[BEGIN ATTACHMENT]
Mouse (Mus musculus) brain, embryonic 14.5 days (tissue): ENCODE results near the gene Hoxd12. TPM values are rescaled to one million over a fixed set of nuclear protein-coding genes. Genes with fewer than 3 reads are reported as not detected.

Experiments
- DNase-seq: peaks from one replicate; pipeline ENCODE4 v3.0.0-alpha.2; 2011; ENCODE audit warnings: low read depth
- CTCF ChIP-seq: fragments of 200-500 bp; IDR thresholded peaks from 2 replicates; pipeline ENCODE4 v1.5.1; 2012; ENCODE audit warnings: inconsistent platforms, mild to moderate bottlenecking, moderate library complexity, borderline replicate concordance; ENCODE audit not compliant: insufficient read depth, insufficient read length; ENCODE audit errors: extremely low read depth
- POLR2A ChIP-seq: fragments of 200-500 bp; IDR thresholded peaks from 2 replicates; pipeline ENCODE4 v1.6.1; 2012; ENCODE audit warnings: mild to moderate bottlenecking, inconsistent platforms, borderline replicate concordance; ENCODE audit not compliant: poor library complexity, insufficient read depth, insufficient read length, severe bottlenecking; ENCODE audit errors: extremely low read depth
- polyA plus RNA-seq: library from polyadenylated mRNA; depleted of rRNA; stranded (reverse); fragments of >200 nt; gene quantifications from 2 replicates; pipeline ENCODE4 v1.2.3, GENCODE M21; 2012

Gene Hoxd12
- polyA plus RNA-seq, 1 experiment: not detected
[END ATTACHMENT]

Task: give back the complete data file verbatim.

Mouse (Mus musculus) brain, embryonic 14.5 days (tissue): ENCODE results near the gene Hoxd12. TPM values are rescaled to one million over a fixed set of nuclear protein-coding genes. Genes with fewer than 3 reads are reported as not detected.

Experiments
- DNase-seq: peaks from one replicate; pipeline ENCODE4 v3.0.0-alpha.2; 2011; ENCODE audit warnings: low read depth
- CTCF ChIP-seq: fragments of 200-500 bp; IDR thresholded peaks from 2 replicates; pipeline ENCODE4 v1.5.1; 2012; ENCODE audit warnings: inconsistent platforms, mild to moderate bottlenecking, moderate library complexity, borderline replicate concordance; ENCODE audit not compliant: insufficient read depth, insufficient read length; ENCODE audit errors: extremely low read depth
- POLR2A ChIP-seq: fragments of 200-500 bp; IDR thresholded peaks from 2 replicates; pipeline ENCODE4 v1.6.1; 2012; ENCODE audit warnings: mild to moderate bottlenecking, inconsistent platforms, borderline replicate concordance; ENCODE audit not compliant: poor library complexity, insufficient read depth, insufficient read length, severe bottlenecking; ENCODE audit errors: extremely low read depth
- polyA plus RNA-seq: library from polyadenylated mRNA; depleted of rRNA; stranded (reverse); fragments of >200 nt; gene quantifications from 2 replicates; pipeline ENCODE4 v1.2.3, GENCODE M21; 2012

Gene Hoxd12
- polyA plus RNA-seq, 1 experiment: not detected